Mental health is a tricky subject to tackle because it materializes in very divisive ways. For some, it can just be a mild inconvenience that they can handle in regards to their day to day life. Others, it can be more devastating and can lead to the inability to exist in the real world or be able to see the beauty that the world offers.

            According to the American Psychological Association, approximately 40 million Americans suffer from anxiety, and most have their first experiences by the time they are 21 (American Psychological Association, 2019). 25% of all Americans have a mental disorder, and 50% experience a mental disorder at some point in their lifetime (American Psychological Association, 2019).  On average, about half of those with a mental disorder also have a secondary disorder as well (American Psychological Association, 2019).

            Enough with the statistics for the time being. I would like to share my story with mental health. Just as a disclaimer I am not a professional in mental health. If you are suffering from mental health or someone you know is, please see a professional and do not use what I say as fact. I will try to provide as much information from reliable sources as I can. Ultimately, this is just my own personal story.

 I have always had an issue with being afraid of anything that involved being social, which resulted in have a hard time making friends in school, even during elementary school. Just never got the knack for dealing with social situations. Technically my diagnosis is General Anxiety Disorder or GAD, but I lean more on the social anxiety side of this disorder. Just to clarify social anxiety disorder is caused by severe anxiety in normal everyday social interactions (Mayo Clinic, 2017). Social anxiety can lead to disturbances in life, school, and work. There does have to be a significant amount of anxiety in these situations in order for it to be technically considered social anxiety disorder (Mayo Clinic, 2017).

So let’s talk about symptoms of this disorder. Now everyone has situations where they experience some form of anxiety when it comes to social interactions, but in order to have the diagnosis of social anxiety disorder the anxiety has to happen during almost every social situation. Even the thought of being social can trigger someone to have anxiety. It is easy to spot when someone is anxious based on physical symptoms, such as blushing, looking ill, or trembling, but the more consequential symptoms are the emotional symptoms.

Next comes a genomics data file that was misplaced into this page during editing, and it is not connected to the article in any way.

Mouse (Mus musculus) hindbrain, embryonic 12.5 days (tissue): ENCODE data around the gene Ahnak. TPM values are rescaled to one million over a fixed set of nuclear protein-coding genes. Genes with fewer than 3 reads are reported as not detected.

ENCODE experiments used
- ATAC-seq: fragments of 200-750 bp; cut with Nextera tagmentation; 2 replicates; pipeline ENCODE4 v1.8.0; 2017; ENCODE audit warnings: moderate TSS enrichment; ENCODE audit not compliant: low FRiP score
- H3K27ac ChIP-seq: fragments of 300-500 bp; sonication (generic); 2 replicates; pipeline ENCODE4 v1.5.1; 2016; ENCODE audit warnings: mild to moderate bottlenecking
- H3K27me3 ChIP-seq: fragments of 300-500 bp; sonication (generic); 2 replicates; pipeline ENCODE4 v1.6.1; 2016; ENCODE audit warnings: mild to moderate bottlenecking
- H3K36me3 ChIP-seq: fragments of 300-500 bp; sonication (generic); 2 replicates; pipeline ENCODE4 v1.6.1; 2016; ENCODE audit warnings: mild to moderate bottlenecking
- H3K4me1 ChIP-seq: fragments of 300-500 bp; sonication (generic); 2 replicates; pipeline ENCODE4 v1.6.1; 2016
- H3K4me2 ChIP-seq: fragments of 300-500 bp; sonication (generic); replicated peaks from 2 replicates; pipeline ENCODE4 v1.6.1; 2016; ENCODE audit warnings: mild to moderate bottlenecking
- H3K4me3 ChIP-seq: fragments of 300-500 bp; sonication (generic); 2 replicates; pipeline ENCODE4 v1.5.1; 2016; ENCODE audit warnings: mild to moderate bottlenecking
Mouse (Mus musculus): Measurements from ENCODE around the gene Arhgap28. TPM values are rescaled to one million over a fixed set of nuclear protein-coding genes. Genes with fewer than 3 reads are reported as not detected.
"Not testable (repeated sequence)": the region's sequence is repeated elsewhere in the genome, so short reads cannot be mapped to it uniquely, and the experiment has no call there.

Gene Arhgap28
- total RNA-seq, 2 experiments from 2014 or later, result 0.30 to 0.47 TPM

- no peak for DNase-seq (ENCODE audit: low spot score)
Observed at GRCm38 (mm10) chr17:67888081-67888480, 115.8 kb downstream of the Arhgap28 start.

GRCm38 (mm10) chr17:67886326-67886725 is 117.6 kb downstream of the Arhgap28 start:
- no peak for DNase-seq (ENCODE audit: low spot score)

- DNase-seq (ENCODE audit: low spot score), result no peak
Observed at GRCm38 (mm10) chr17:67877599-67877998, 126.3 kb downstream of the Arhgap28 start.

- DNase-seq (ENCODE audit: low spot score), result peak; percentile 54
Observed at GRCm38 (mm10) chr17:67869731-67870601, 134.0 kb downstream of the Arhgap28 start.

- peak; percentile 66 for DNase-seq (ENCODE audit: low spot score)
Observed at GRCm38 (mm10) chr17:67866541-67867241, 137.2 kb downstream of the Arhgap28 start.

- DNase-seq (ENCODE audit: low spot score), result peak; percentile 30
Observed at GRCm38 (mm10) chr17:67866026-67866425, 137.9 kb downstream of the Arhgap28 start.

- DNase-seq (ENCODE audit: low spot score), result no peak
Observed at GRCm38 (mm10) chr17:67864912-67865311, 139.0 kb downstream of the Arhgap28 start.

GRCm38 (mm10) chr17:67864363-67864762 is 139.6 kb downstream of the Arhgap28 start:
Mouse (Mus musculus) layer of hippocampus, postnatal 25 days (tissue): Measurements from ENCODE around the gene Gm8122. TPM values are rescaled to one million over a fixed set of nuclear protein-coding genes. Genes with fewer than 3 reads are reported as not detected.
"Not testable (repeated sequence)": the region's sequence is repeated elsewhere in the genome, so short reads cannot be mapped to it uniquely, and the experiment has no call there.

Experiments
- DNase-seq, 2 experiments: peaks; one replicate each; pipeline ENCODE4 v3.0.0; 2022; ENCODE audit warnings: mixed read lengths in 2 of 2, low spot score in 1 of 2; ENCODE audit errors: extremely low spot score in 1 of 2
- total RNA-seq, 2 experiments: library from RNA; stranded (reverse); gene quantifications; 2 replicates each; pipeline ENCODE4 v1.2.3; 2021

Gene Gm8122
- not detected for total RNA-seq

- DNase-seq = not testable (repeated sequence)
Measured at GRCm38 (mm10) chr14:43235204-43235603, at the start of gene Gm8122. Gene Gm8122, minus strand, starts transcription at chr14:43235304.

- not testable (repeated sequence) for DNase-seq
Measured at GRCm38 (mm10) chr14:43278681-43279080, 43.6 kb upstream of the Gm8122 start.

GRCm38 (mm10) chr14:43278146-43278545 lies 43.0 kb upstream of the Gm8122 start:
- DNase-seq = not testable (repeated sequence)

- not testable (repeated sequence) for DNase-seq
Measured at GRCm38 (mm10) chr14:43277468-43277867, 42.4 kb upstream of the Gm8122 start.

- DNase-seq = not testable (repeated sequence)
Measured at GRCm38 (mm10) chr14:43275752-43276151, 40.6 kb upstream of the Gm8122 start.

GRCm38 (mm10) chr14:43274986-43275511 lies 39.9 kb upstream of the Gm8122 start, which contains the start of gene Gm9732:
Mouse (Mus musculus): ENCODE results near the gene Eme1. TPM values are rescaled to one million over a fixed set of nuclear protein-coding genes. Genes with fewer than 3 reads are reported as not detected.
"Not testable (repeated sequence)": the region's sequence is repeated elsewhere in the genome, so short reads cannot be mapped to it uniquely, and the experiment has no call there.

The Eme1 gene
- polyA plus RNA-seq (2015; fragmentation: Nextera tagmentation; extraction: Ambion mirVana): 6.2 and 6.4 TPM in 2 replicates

For myself, the most impactful consequence of this disorder is the avoidance of social interactions for fear of something bad happening (Mayo Clinic, 2017).  Many times, I cancel plans or say I am busy because I do not want to be in a situation where I have to interact with other people for fear that they will judge my actions or looks. Most people would agree this happens to almost everyone at some point or another, but for me this happens every time there is a social engagement. For the most part, I am able to manage. However, thoughts constantly race through my head about whether people like me or am I doing something that have people talk about me in a negative way later. Replaying events over and over is also something that happens every day. I always let thoughts consume me until I have a headache from the stress that it causes me.

One thing that always causes me harm is the inability to stand up for myself because I am afraid of confrontation. I never want to do anything that would draw attention to myself or make me seem unlikable. Unfortunately, this seems to backfire for me because people then do not like me because I smile too much or seem too happy. I smile because it is easier than explaining to people what is going on in my head. For awhile, I had to hear “are you ok?” all time, which sounds like a reasonable thing to ask, but after awhile, it becomes a source of irritation. So, I resorted to the putting on a facade of being happy when I am not.

All of this has affected certain aspects of my life, but I am ok. As I have gotten older, I have learned how to deal with situations and try to tell myself that I am worrying for no reason. I taught myself how to breathe and take a second to tell myself that it will be ok. People are not as scary as I make them out. I do want to end by saying that life is great, and I will never let myself be judged for my anxiety issues.

-Breathe,

 Jenn

References

American Psychological Association. (2019). Data on behaviorial health in the United States. Retrieved from American Psychological Association: https://www.apa.org/helpcenter/data-behavioral-health

Mayo Clinic. (2017). Social Anxiety Disorder (Social Phobia). Retrieved from Mayo Clinic: https://www.mayoclinic.org/diseases-conditions/social-anxiety-disorder/symptoms-causes/syc-20353561

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